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THE PINKY IN THE RED SOX BOOT
Al Hirshberg
July 25, 1955
Mike Higgins, fifth Boston Manager in nine years, is defying the pessimists as his young Sox kick up their heels in the hot American League pennant race
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July 25, 1955

The Pinky In The Red Sox Boot

Mike Higgins, fifth Boston Manager in nine years, is defying the pessimists as his young Sox kick up their heels in the hot American League pennant race

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For several years, there has been no more uncomfortable seat in baseball than the one currently occupied by Michael Franklin Higgins, a large, blue-eyed Texan who sometimes answers to the incongruous nickname of Pinky. Manager since last fall of the Boston Red Sox, Higgins is the fifth man in nine years to tackle the touchy job. The betting is that he will keep it for a long time.

Ever since Joe Cronin escaped in 1947 from the bench to the front office, where the brickbats land with a thud instead of a crash, the Red Sox managers have lived a life of triple jeopardy. Saddled by what are generally conceded to be the worst press relations in the league, they have had to face, usually alone, one of the most prolific, exacting and competitive presses in the land. But if they have had troubles from these sources, they are as nothing compared with the going over they have had from the rabid, baseball-wise following of a million self-appointed assistant managers. When things went wrong at Fenway Park—and they did often in those trying years—the fans exploded with a clatter that suggested time bombs had been thoughtfully provided by the management under each seat. And the wrath of the fans landed with a loud, resounding smack on the head of the man who at the moment was thoughtless enough to answer to the name of manager. The trick was not so much to manage. It was to survive.

Why Pinky Higgins should want the job, much less think he could succeed at it, is still somewhat of a mystery among sound baseball men. Yet the fact remains that for the past eight years the low-pressure Irish Methodist has surely and steadily stalked his way to Fenway Park.

When he quit as a major league player after the 1946 World Series, Higgins could have become manager of the Class AAA Toronto club of the International League. He turned the chance down in favor of the same job with Roanoke in the Class B Piedmont League. The difference was that Roanoke was in the Red Sox farm system, while Boston had only a loose working agreement with Toronto. "At Toronto I would have had only two or three Red Sox men," Higgins commented recently. "At Roanoke I had a whole ball club of 'em."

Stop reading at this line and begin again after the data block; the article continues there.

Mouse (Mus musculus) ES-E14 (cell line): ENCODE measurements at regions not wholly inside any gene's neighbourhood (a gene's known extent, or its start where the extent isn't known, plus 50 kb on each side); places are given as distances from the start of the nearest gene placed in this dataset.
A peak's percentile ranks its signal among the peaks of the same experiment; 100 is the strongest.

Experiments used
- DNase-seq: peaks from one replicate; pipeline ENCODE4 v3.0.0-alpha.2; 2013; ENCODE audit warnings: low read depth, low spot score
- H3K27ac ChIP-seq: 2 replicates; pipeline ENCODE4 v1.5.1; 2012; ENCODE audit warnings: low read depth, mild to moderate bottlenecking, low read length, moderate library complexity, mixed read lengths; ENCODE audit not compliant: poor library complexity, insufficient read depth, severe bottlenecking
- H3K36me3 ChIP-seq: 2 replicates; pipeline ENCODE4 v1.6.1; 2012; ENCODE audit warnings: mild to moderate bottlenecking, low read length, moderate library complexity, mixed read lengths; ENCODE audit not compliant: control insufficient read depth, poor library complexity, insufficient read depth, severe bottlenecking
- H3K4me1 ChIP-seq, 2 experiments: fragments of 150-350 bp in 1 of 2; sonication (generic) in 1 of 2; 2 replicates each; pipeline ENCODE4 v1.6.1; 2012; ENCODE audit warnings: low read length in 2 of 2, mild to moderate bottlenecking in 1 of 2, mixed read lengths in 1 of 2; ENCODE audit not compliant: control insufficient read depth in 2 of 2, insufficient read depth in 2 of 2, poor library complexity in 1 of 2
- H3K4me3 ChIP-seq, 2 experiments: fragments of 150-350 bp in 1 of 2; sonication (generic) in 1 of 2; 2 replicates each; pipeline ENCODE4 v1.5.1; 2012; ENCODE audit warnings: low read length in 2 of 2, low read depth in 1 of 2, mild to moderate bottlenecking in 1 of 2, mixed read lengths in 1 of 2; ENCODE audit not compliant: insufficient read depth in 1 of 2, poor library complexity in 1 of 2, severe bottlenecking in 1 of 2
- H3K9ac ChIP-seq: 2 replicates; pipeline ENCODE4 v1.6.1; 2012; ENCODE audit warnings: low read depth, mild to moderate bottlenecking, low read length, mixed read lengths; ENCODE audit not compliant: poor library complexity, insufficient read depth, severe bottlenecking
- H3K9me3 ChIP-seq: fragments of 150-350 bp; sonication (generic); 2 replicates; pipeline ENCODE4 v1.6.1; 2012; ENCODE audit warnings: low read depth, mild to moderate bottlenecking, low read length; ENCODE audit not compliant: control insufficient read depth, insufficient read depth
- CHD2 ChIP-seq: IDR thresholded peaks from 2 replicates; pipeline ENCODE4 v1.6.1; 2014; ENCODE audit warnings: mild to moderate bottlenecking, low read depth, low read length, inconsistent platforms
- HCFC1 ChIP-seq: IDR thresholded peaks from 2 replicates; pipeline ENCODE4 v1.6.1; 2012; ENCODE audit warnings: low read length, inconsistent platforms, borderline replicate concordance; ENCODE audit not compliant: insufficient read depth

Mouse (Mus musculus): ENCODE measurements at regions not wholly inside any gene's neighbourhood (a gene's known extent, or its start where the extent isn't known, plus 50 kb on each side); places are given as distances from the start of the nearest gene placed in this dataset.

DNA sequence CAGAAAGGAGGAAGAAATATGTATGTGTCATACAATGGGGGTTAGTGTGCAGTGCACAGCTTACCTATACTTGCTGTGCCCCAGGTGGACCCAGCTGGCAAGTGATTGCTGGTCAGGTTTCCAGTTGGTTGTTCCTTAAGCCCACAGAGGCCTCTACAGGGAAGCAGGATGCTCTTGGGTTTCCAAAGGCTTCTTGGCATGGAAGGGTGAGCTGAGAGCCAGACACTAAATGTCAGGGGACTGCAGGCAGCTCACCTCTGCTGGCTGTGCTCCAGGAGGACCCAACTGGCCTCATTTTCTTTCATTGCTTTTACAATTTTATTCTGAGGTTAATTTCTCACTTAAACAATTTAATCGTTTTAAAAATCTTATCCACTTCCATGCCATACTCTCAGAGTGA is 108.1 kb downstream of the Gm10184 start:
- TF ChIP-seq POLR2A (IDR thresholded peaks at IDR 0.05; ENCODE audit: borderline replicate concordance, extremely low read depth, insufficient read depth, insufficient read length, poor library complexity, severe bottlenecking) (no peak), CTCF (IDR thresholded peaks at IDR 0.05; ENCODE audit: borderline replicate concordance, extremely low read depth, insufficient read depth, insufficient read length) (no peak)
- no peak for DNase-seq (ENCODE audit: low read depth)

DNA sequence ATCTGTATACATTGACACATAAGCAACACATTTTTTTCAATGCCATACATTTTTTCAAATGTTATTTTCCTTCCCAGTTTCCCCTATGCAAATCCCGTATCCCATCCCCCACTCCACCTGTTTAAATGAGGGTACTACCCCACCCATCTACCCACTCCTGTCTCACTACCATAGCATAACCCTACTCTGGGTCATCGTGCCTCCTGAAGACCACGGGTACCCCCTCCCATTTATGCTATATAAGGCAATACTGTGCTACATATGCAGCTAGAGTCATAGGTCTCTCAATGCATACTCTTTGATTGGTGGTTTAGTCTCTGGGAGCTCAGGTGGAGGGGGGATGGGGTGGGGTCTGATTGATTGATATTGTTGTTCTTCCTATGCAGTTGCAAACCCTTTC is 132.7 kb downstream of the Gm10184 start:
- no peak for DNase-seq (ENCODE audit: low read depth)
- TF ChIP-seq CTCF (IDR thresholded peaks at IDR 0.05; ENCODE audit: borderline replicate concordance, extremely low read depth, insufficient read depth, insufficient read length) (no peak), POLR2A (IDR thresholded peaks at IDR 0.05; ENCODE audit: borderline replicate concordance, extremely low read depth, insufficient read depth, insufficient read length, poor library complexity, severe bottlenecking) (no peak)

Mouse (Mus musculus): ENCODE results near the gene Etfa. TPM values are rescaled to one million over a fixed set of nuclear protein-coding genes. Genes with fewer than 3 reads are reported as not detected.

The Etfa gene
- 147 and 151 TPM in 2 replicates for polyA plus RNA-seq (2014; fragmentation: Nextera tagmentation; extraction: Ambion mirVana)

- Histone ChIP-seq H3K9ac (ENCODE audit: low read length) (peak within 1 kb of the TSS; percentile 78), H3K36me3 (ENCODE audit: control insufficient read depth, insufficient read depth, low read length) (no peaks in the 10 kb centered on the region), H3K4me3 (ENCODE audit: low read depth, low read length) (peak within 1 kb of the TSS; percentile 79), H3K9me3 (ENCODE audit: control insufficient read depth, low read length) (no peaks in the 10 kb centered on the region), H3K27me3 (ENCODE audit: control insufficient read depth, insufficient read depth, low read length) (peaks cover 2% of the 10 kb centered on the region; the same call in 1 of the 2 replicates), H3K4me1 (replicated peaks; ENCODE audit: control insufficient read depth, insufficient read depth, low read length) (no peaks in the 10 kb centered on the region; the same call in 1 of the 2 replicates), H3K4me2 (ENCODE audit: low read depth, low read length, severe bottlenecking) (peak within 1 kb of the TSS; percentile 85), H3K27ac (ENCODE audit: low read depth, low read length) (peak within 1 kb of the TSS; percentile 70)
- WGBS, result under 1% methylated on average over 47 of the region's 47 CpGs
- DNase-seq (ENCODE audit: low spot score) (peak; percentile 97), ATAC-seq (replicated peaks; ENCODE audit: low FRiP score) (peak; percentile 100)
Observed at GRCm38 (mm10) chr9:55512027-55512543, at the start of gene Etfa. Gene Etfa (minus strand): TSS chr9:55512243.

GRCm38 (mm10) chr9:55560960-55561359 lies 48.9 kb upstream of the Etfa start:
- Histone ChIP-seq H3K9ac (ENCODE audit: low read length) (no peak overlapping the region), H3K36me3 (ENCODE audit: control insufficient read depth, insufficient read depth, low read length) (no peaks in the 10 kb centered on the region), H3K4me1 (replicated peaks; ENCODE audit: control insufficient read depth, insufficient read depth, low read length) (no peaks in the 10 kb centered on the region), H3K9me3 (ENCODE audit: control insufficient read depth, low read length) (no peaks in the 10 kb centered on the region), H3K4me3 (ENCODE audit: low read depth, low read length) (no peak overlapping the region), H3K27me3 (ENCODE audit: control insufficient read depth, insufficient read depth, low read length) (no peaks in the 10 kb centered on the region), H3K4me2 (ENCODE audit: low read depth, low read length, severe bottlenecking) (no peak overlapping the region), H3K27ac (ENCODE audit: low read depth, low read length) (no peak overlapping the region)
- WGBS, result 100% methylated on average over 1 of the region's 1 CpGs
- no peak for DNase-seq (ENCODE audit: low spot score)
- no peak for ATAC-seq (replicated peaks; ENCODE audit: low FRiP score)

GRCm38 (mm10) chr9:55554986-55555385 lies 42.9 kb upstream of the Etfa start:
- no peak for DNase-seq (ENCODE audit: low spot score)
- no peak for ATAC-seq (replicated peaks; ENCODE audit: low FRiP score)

Higgins has had whole ball clubs of Red Sox ever since. But there was a time last fall when it seemed as if all the training might go for naught. He had just finished his most successful season, winning the Little World Series with the Louisville Colonels of the American Association, when he was offered the managership of the Philadelphia Phillies. Higgins told the Boston management about it, and they decided to pay off Lou Boudreau, whose contract as manager still had a year to run. Boston wasn't allowing Higgins to escape.

JUMP FOR GENIUS

This week, as the Red Sox continue to show surprising strength in chasing the American League pennant, the Boston management's quick decision to grab hold of Higgins has the aura of genius about it. Boston's brain trust could look bad, though, if the team should go into the kind of tailspin it suffered beginning in the second month of the season, when nothing Higgins did went right. The return of Ted Williams is credited with adding much of the lift, and undoubtedly his presence in the lineup has been a boost to morale. But other Boston managers have foundered with Williams on the roster. Those who are counting on Higgins to keep the team in high fettle are depending rather on qualities not often sought after nor found in a new manager: sound knowledge of his players and their wholehearted respect. Of the 44 men who were on the roster at spring training headquarters in Sarasota, Fla. this March, 23 had played for Higgins somewhere along the line and all 23 swore by him.

What it is exactly that Higgins has is hard to lay a finger on. Patient, colorless, plain, slow of speech and manner and action, he is a living bromide, the still water that runs deep, the honesty that is the best policy, the virtue that is its own reward. He is a good, kind, unspectacular man, rugged and simple and given to uttering such homely phrases as "Rules are made to be broken" and "A happy team is a winning team."

Even these phrases do not come readily. Higgins speaks in a deep drawl and his voice is so low that a visitor has to pay close attention to catch everything. He rarely answers a question without turning it over for inspection several times first. Sometimes he ponders so long that he appears to have forgotten the question. His easy ways give him the disarming manner of a country boy and strangers often mistake him for a ready mark in the big city. But they soon discover that underneath he is as shrewd as a banker and a sharp man in a corner.

In one sense Higgins is fortunate in taking over the Red Sox this year. The many woes that once beset his worthy predecessors have for the most part vanished. The press, and even at times the public, chastened by the near-certain knowledge that their antics were in some part responsible for the repatriation of the Braves in Milwaukee, are acting with a restraint that proper Bostonians should find comforting.

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